Diversity in the workplace has proven to be valuable and even essential across industries, however, women, minorities, people with disabilities and other key groups are notably lacking in financial services. In fact, according to some reports, the financial advice sector is one of the least diverse professions in the U.S.
According to a survey by the CFP Board Center for Financial Planning, 3.5% of CFPs are Latino or black. That means that of the 80,000 CFPs in the U.S., just 1,200 are black and 1,500 are Latino. In addition, roughly 32% of financial advisers were women as of 2017. And although minority representation in the industry is trending upward, there is still a significant amount of room for improvement.
In order to strengthen your advisory practice through diversity, you must understand how to recruit a diverse workforce and how to improve culture and the organizational practices to encourage retention.
How does an organization recruit a diverse workforce to boost innovation and creativity?
First and foremost, leaders must facilitate "blind spot" awareness training so that hiring managers are made aware of their unconscious biases. While you may not be able to attract minorities in every situation, you can alter your recruitment efforts so that you are more likely to find qualified minority candidates.
When seeking candidates for hire, be purposeful in choosing where job openings are posted and be mindful of who has access to seeing them. In addition to traditional job websites, consider informing local veterans' organizations, churches, ethnic support groups and professional organizations of openings in the company to allow new candidates to apply.
Hiring managers must recognize that in order to recruit a more diverse workforce, they need to already have that kind of culture in place. Some ways to grow that kind of culture include holding seminars and classes that explore cultural awareness or other aspects of diversity. Make sure these learning opportunities are open to everyone.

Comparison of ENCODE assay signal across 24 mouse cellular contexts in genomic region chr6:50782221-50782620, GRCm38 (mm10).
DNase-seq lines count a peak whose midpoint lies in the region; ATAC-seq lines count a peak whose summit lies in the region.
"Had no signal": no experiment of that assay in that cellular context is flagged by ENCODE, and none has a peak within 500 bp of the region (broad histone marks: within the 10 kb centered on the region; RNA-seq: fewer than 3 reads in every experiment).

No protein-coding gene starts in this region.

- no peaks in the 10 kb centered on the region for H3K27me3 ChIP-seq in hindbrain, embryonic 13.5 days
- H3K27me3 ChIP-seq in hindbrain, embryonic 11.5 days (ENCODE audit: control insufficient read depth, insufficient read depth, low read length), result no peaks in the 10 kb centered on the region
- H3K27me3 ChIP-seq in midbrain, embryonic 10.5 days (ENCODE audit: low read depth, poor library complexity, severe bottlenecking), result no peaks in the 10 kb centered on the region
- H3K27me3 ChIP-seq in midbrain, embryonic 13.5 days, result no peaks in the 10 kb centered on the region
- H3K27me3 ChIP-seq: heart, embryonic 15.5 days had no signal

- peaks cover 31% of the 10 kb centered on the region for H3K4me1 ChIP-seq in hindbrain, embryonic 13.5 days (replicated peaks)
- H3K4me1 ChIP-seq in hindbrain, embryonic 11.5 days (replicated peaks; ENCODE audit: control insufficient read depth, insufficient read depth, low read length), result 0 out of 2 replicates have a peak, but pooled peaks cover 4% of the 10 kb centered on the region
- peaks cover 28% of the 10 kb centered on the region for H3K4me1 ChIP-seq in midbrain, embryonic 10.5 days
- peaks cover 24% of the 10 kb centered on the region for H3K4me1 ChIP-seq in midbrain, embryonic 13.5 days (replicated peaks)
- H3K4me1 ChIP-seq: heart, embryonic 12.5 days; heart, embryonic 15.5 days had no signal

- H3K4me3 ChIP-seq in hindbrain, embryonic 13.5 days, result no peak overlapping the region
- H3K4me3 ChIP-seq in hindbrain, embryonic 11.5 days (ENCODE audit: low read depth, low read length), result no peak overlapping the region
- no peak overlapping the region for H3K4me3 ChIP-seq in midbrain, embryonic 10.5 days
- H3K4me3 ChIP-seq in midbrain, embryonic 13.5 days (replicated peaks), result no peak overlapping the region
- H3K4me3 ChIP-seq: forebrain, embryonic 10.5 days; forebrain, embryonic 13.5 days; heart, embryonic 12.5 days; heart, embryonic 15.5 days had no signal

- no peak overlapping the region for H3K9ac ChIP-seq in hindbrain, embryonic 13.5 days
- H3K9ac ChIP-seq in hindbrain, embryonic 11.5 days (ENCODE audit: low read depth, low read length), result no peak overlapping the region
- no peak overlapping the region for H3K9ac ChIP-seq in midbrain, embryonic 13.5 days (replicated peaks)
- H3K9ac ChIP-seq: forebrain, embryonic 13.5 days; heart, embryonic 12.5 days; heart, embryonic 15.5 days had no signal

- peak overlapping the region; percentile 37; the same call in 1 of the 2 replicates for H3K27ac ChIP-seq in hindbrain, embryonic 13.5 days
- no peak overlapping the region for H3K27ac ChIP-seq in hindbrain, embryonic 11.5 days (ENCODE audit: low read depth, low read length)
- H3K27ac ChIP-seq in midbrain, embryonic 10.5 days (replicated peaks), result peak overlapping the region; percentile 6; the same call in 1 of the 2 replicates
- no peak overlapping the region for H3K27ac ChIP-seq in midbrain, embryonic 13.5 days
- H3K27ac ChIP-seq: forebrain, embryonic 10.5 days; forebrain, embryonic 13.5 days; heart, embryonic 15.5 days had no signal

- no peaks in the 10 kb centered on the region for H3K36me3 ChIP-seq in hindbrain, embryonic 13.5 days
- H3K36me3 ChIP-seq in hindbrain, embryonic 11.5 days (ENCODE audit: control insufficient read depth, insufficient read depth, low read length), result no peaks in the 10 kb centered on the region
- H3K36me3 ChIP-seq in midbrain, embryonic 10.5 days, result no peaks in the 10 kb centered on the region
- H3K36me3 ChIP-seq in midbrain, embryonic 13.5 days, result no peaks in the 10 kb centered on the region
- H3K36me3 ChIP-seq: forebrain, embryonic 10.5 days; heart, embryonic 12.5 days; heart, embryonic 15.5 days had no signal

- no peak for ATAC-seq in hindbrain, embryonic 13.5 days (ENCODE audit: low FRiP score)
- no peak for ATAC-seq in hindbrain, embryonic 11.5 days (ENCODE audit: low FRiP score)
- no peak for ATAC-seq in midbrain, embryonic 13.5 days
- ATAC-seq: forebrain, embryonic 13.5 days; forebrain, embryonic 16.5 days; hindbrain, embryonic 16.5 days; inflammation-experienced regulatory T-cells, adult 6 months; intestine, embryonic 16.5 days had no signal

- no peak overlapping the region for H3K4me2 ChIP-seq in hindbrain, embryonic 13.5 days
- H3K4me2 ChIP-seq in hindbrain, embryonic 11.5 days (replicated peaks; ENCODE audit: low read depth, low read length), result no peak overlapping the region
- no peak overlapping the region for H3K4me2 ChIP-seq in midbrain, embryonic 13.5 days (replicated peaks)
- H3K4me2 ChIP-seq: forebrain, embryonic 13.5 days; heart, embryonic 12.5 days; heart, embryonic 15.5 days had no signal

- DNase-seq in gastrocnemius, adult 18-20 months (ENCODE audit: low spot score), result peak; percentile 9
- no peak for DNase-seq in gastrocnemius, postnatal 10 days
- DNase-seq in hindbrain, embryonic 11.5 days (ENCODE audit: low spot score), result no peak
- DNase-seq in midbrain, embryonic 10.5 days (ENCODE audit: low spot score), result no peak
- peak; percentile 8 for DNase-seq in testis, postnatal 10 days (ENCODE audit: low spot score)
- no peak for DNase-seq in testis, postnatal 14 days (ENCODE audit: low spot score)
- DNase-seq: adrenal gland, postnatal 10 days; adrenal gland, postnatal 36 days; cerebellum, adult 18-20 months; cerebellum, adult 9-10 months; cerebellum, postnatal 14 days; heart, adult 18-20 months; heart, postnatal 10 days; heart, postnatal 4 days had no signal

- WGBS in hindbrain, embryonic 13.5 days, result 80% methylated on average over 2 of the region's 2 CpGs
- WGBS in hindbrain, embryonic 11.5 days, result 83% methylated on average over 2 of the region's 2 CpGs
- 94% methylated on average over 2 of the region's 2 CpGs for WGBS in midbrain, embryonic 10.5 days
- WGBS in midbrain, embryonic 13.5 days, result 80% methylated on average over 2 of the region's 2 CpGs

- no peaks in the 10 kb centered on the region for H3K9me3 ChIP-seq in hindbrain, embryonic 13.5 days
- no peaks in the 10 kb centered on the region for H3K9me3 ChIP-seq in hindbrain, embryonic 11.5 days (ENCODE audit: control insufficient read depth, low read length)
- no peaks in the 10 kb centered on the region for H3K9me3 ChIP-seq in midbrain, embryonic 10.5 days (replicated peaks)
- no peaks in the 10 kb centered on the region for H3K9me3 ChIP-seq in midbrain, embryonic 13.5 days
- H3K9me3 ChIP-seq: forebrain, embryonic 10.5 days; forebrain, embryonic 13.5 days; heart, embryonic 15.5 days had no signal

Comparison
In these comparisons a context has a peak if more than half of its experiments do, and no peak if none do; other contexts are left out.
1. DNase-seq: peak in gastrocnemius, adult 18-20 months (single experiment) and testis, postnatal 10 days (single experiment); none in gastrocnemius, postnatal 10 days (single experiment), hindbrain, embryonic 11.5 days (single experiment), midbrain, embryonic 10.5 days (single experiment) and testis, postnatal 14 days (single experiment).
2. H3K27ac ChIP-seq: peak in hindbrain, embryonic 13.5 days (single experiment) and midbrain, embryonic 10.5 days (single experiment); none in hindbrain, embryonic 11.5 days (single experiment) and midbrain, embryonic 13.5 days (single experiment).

Know someone?Do you know a successful adviser from a diverse background who has an inspirational story to tell? If so, email special projects editor Liz Skinner at firstname.lastname@example.org.
Keep employees engaged by developing a sponsorship program for new and existing employees. Align top-level leaders with each employee and set guidelines for one-on-one meeting frequency and discussion topics.
Another option is to engineer special project work groups to represent as many different backgrounds as possible, which could include age, family status, gender, race, religion, sexual orientation, geography and more. This effort is all about creating new settings where people can learn from their differences and grow as a team and as an organization.
Recognizing the value of diversity and the problems that the financial sector faces toward obtaining a diverse workforce is only the first step. You must then work toward inclusion by embracing diversity at a fundamental level.
Diversifying your workforce may take some time and effort, but the benefits of diversity are worth it. Start the process today to create a culture that will foster growth and inclusion for decades to come.
This story is part of an ongoing initiative by InvestmentNews to cultivate a financial advice profession in which diverse perspectives are welcomed and respected, and industry best practices can be shared across organizations.
Steve Liverance is chief human capital officer at USA Financial.